| 1:59 pm on Nov 26, 2009 (gmt 0)|
That's great news! Now how do I get my ISP to stop doing that?
| 2:53 pm on Nov 26, 2009 (gmt 0)|
|Now how do I get my ISP to stop doing that? |
You can vote with your buying power:
Cancel your contract and make sure they know why you did.
The case presented by the companies selling this scam as a service to your ISP is quite compelling and hard to combat unless customers are willing to walk. "Churn" is what telco's hate to have and by far the best argument to combat the scheme.
| 3:54 pm on Nov 26, 2009 (gmt 0)|
My ISP has a setting that you can click on to disable this, but it goes in a cookie. That's really scary cause basically, they probably read a cookie to see if to hijack my DNS result or not, every time.
That practice should be made illegal by lawmakers. Yet something more we could add to Net Neutrality.
Imagine your TV cable operator hijacking the empty channels to put some of their stuff. Pure craziness.
| 4:37 pm on Nov 26, 2009 (gmt 0)|
Change your DNS to OpenDNS
| 6:51 pm on Nov 26, 2009 (gmt 0)|
|Change your DNS to OpenDNS |
I thought OpenDNS was one of the worst offenders. Even when I'm logged-in to my OpenDNS account and I enter a non-existent domain name they show me a page of sponsored links.
|Imagine your TV cable operator hijacking the empty channels to put some of their stuff. Pure craziness. |
Mine does exactly that!
| 7:26 pm on Nov 26, 2009 (gmt 0)|
There are some interesting benefits from the lawmakers perspective of this practice. It could allow them to cut off a lot of access to specific domains if they contact these DNS providers - this can be used to help in clamping down on illegal sites (such as phishing sites) that use fast flux IP addresses.
Whether the lawmakers would want to make NXDOMAIN substitution practices illegal (especially in countries outside of the US) is unlikely.
|Change your DNS to OpenDNS |
Agree they are one of the worst offenders - it is not that difficult to set up your own DNS server and link it directly in to the root servers.
| 8:21 pm on Nov 26, 2009 (gmt 0)|
Comcast started doing this some months ago. I was immediately irritated because I could not tell why I got the wrong domain. Did I type it wrong, or was the domain no longer there. MY web browser gives an error, under normal conditions, which I find quite helpful. Winding up at my ISPs faux info MFA portal instead really made my blood boil. I pay 50$ a month for high speed access. Why do they need to redirect my browser to their landing page. It really is just an MFA landing page they're operating! So-called 'helpfull suggestions' for what site I might be looking for are redundant at best (I get better results on Google), and an interference in my affairs at all times. I 'opted-out' of course. But I do want to know what this means. A cookie you say?! They should restore my previous normal connection to the internet, period.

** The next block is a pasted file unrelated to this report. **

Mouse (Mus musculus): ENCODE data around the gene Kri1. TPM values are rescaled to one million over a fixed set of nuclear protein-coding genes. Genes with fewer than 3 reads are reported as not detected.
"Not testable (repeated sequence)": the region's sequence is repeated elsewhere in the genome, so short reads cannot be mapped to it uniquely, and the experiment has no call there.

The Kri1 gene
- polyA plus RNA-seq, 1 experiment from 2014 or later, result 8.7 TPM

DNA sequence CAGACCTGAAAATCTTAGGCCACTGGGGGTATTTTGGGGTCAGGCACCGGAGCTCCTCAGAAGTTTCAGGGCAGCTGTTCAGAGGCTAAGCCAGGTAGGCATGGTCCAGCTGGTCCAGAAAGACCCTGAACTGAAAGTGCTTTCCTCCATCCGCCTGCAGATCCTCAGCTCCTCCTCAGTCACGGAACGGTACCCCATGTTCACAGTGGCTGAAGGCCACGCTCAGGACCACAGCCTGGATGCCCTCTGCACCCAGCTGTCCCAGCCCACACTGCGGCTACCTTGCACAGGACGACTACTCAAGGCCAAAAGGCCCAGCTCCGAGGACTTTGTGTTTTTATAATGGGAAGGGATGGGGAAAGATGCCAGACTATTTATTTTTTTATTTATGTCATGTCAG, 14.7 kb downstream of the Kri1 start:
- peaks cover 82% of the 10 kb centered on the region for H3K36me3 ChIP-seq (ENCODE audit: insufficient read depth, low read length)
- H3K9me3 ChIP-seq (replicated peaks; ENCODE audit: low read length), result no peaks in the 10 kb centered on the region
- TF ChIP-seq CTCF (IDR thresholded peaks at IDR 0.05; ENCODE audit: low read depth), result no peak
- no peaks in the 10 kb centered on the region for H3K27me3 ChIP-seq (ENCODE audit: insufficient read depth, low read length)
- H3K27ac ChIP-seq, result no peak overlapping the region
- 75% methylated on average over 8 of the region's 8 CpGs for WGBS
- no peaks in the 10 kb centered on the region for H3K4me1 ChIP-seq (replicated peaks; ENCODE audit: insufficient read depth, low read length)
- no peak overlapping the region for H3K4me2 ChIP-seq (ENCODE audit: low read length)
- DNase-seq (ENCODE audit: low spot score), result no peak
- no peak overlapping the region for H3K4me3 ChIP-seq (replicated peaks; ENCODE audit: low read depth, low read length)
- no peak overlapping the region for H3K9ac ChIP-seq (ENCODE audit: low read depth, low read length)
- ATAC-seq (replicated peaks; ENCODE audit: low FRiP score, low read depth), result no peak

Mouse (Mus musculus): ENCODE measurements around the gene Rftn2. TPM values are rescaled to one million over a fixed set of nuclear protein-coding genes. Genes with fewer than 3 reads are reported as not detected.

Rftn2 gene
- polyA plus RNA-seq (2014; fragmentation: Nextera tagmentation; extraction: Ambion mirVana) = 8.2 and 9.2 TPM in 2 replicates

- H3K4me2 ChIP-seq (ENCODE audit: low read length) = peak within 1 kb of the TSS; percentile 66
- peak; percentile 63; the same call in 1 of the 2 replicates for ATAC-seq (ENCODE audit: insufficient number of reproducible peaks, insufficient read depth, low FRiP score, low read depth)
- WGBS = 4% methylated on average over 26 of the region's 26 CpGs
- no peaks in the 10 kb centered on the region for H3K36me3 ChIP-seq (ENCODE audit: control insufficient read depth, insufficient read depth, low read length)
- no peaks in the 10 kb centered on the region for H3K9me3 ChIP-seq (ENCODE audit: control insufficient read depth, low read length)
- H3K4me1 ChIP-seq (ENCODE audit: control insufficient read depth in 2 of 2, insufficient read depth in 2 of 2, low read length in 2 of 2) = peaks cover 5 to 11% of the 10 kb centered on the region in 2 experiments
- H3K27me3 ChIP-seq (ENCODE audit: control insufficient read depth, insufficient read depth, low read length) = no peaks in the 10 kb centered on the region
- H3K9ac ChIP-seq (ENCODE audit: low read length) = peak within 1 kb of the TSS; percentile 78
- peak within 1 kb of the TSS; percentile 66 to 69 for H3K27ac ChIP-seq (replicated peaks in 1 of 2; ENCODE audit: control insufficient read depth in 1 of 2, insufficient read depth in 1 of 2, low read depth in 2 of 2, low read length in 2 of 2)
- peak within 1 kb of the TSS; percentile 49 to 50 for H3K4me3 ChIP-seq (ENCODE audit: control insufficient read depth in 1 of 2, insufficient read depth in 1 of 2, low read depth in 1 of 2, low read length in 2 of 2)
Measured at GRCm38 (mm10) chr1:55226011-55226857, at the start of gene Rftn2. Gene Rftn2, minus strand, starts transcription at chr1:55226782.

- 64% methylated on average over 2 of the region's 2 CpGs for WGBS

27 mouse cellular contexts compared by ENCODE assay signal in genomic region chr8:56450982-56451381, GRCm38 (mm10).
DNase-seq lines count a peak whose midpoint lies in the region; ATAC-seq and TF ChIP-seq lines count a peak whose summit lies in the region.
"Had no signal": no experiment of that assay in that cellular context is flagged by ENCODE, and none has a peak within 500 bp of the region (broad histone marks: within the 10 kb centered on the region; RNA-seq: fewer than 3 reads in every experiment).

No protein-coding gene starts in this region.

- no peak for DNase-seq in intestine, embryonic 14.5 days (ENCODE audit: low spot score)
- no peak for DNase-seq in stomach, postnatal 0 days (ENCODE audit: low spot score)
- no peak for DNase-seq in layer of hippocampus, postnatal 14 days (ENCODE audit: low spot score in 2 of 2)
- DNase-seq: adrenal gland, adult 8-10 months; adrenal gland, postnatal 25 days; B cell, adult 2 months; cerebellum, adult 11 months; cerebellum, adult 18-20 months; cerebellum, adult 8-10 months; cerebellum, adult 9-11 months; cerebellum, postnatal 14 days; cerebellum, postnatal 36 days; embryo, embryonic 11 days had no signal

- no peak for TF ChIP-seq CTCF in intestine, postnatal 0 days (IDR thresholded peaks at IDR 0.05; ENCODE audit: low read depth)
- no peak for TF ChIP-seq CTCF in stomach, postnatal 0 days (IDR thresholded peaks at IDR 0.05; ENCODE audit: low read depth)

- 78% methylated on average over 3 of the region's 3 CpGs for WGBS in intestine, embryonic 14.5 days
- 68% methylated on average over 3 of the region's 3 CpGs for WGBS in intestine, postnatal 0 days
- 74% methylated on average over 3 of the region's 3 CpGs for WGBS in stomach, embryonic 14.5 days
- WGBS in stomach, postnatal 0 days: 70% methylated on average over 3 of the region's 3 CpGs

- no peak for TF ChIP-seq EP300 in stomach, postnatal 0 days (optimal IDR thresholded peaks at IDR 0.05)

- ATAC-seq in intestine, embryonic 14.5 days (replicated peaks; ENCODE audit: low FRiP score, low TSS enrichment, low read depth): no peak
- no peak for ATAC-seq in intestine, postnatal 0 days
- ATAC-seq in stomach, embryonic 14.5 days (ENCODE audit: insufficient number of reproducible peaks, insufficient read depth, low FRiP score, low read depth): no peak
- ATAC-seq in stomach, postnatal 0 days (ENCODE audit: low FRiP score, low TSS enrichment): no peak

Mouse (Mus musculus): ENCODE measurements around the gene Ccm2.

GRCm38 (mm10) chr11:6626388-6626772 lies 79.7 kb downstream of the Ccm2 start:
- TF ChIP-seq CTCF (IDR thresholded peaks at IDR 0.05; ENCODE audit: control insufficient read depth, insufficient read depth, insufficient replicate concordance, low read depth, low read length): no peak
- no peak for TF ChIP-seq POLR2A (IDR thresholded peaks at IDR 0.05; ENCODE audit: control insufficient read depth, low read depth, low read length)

|it is not that difficult to set up your own DNS server and link it directly in to the root servers. |
Well, that's one way out that I hope I don't have to investigate further.
With ICANN's announcement maybe complaints might gain some weight. I hate this. It seems some ISP's, like Comcast, never tire of finding ways to interpose themselves in the flow of traffic between their customers computers and the world. Sandvine throttling was basically a 'man-in-the-middle' attack. This is DNS hijacking. If I did it, the FBI would be kicking down the door!
| 10:44 pm on Nov 26, 2009 (gmt 0)|
OpenDNS displays a custom search result page only when the domain isn't temporary responding, but not for non-existing domains. I actually find that page useful, even though it does have ads.
| 1:20 am on Nov 27, 2009 (gmt 0)|
|it is not that difficult to set up your own DNS server |
True. I run my own DNS on my XP workstation, for a different reason. I had to pay for the software, but it's full-featured, fast, and easy.
| 7:54 am on Nov 27, 2009 (gmt 0)|
|OpenDNS displays a custom search result page only when the domain isn't temporary responding, but not for non-existing domains. |
I get the same OpenDNS "guide" page with ads on it for non-existing domains too, as well as when a site is temporarily not responding.
| 5:53 pm on Nov 27, 2009 (gmt 0)|
|I get the same OpenDNS "guide" page with ads on it for non-existing domains too, as well as when a site is temporarily not responding. |
that's weird. maybe i have a grandfathered account? i just tried a bunch of different typos and all of them resulted in firefox page, not opendns. i also don't see any settings to turn it on/off. I however found a references from a couple of years ago, one of the OpenDNS people commenting on a blog entry saying that they can turn it off if you ask for it. I don't remember asking myself though.
| 6:33 pm on Nov 27, 2009 (gmt 0)|
This annoys the hell out of me. I currently use Charter and they do the same thing. I've opted out of their service, but they STILL don't show the default error page. Instead I get bounced to URL on their site that displays the default error message.
| 7:36 pm on Nov 28, 2009 (gmt 0)|
When an entered domain does not exist because of a user typo, the normal DNS error allows the user to correct that error and try again.
When the typo is redirected[or DNS hijacked], the browser's URL bar shows a different URL which means the user has to type the whole URL again.
I avoid any ISP that does this.
| 6:43 pm on Nov 29, 2009 (gmt 0)|
qwest does it as well with their DSL service. very annoying.
| 9:34 pm on Dec 1, 2009 (gmt 0)|
|That's great news! Now how do I get my ISP to stop doing that? |
Change your DNS servers to #.#.#.1 and #.#.#.2.
[edited by: Webwork at 3:39 am (utc) on Dec. 2, 2009]
[edit reason] No specifics please [/edit]